Will MasterCard and Visa Fight Too?
Amazon and PayPal have both announced aggressive efforts to persuade developers to use their payment technologies. Each of them has opened up a gateway into their payment platforms. They are providing developers with tools for writing applications that use their payment technologies. And they are "evangelizing" their payment platforms to encourage lots of developers to take them up on this.
Both of these alternative payment systems are adopting the "Invisible Engine" strategy that I discussed in What's Next in Payments: Invisible Engines and in my book with Hagiu and Schmalensee, Invisible Engines: How Software Platforms Drive Innovation and Transform Industries. The platforms include services in that many developers can use. They then make these services available through an Application Programming Interface which allows developers to link into the technology without having to do much work. Here's how Amazon describes it:
"Amazon FPS offers developers unmatched flexibility in how they can structure payment instructions, including standing instructions that can remain in place for multiple transactions. These instructions impose conditions and constraints on money movements and can be set by both senders and receivers of funds. For example, a sender might set a spending limit per week for a particular named recipient. Only that named recipient would be able to withdraw funds and only up to an amount per week equal to the spending limit. Amazon FPS offers easy-to-integrate, lightweight APIs that are categorized by use cases into interoperable packages called Quick Starts. With enhanced documentation, SDKs and sample code, it will now be faster and more convenient to enable payments on your application."
PayPal held a developer's conference on November 3rd to stoke interest. eBay's President John Donohue said , "Bottom line: Working together, we will drive the next wave of payment innovation. You, the developer community, will create it. We, PayPal, will support it. Most importantly, millions and millions of consumers and merchants worldwide will benefit." The more developers use one of these payment platforms, the more innovative applications they develop, and the more consumers and merchants that will end up using that platform. This is a strategy that Apple has used most recently to ignite the iPhone. As I mentioned in my last post on this subject (Mobile App Wars' Impact on the Payments Biz), developers have written more than 100,000 applications for the iPhone. Of course, Apple and Microsoft both used this strategy almost two decades ago to popularize their operating systems. Microsoft hit it out of the ballpark with Windows, which became the software platform of choice for developers for a long time.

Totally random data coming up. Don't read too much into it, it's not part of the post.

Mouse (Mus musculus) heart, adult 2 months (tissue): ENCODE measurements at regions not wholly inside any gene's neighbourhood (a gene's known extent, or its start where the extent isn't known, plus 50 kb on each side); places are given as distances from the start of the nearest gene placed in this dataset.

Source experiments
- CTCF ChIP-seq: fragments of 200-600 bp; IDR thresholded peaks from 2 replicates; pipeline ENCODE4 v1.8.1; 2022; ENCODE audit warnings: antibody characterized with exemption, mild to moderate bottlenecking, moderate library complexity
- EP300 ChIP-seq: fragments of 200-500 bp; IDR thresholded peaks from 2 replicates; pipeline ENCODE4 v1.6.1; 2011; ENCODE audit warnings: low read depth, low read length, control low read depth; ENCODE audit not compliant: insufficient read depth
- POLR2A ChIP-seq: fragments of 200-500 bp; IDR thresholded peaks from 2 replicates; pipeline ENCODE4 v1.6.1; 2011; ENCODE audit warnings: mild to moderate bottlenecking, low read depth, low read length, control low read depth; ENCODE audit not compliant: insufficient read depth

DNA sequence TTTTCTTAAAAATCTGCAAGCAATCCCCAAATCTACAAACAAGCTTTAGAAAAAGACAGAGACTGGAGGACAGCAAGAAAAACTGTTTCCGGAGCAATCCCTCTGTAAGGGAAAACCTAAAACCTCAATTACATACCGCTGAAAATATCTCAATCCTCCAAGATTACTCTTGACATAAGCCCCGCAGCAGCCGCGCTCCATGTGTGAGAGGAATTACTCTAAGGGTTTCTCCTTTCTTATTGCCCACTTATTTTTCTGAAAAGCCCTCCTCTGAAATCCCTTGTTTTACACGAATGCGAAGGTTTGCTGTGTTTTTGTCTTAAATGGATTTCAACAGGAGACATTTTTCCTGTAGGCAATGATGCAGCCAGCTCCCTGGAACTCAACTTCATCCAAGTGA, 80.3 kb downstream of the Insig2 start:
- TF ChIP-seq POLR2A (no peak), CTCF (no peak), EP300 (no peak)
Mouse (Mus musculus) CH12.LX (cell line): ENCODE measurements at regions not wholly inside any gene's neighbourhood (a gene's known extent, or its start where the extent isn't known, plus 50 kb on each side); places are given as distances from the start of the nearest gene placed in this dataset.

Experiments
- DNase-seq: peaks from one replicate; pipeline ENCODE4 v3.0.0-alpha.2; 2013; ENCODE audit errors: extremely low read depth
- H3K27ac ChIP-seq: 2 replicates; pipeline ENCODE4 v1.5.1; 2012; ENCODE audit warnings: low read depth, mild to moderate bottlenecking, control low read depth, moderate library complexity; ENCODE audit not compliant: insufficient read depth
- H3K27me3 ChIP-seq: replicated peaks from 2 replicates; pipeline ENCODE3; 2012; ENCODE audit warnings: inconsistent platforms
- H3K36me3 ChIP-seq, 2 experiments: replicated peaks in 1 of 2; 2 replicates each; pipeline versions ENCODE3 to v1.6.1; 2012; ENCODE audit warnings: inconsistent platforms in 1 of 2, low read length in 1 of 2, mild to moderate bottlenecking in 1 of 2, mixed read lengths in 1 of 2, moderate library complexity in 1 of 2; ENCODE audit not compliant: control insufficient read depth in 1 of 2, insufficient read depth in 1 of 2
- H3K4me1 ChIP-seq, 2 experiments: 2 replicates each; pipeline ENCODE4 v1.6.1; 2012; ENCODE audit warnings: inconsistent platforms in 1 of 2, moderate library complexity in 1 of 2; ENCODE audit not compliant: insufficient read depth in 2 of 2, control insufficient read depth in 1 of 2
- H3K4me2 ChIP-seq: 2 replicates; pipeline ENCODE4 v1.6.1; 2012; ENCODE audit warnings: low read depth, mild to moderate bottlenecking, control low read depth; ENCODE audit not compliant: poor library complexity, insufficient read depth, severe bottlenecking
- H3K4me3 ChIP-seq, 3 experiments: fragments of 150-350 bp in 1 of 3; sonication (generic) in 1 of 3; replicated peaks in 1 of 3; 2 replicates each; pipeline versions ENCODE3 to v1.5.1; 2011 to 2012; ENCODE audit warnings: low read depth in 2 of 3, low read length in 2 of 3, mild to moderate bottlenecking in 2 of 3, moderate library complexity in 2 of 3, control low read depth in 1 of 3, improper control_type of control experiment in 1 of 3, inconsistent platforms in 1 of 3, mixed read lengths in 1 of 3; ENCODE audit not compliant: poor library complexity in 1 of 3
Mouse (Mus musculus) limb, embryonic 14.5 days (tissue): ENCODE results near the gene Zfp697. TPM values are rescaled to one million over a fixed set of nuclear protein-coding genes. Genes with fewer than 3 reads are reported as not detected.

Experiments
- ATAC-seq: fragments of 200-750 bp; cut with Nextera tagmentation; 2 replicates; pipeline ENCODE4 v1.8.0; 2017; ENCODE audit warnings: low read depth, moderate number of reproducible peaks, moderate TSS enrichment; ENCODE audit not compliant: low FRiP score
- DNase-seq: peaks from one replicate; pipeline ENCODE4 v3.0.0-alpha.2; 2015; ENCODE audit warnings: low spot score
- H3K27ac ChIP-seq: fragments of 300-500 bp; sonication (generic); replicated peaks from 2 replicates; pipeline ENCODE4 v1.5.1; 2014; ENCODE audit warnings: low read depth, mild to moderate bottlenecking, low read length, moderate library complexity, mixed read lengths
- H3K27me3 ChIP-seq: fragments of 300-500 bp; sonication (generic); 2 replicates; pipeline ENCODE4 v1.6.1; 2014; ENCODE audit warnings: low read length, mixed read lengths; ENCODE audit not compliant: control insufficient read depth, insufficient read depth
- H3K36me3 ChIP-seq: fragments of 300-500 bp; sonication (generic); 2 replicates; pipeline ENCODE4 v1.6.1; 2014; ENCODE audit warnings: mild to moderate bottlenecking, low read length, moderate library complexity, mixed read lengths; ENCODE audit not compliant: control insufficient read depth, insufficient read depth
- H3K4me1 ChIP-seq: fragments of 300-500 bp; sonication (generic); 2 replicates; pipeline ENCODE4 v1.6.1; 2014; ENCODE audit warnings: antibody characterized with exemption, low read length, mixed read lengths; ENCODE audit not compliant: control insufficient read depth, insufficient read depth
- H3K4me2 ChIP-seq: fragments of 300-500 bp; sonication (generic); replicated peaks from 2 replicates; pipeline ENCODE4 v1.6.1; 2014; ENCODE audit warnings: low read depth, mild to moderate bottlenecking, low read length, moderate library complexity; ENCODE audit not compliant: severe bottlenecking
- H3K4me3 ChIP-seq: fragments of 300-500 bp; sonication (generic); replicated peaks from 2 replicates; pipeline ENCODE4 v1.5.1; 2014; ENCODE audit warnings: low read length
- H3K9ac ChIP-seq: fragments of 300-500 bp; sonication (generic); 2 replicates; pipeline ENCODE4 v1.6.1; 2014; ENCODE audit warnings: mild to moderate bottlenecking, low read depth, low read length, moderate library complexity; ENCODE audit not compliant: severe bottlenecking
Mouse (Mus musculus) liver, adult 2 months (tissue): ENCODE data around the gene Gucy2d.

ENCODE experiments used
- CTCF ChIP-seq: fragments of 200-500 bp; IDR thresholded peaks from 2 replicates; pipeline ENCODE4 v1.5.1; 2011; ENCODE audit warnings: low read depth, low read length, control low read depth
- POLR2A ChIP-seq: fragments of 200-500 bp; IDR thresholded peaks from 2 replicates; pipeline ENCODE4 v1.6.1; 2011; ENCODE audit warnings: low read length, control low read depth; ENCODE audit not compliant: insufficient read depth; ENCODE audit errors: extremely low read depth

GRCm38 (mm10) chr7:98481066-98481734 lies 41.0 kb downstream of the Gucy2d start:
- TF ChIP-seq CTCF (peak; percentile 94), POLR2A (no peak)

Amazon and PayPal are great examples of how payment providers are using platform and invisible engine strategies to develop large ecosystems around themselves.
It is too soon to tell how each will evolve. A lot depends on whether Amazon and PayPal offer developers a compelling set of services, and whether these developers create applications that in turn are compelling for consumers and merchants. Much also depends on whether other platforms enter that provide more compelling propositions. There's room for this.
Although each has done well, neither Amazon or PayPal has gone gangbusters outside their own core properties (Amazon and eBay). History also says not to call the race too soon. Apple seemed to be ready to conquer the world when the first spreadsheet package, Visicalc, was developed. But the PC with DOS and then Windows became a more attractive platform for developers.
An interesting question is how long the big payment card networks will sit out the "Invisible Engine" wars that are beginning. Will they sit back and watch PayPal, Amazon, Apple, and others race to develop applications that will lock vast numbers of consumers and merchants up?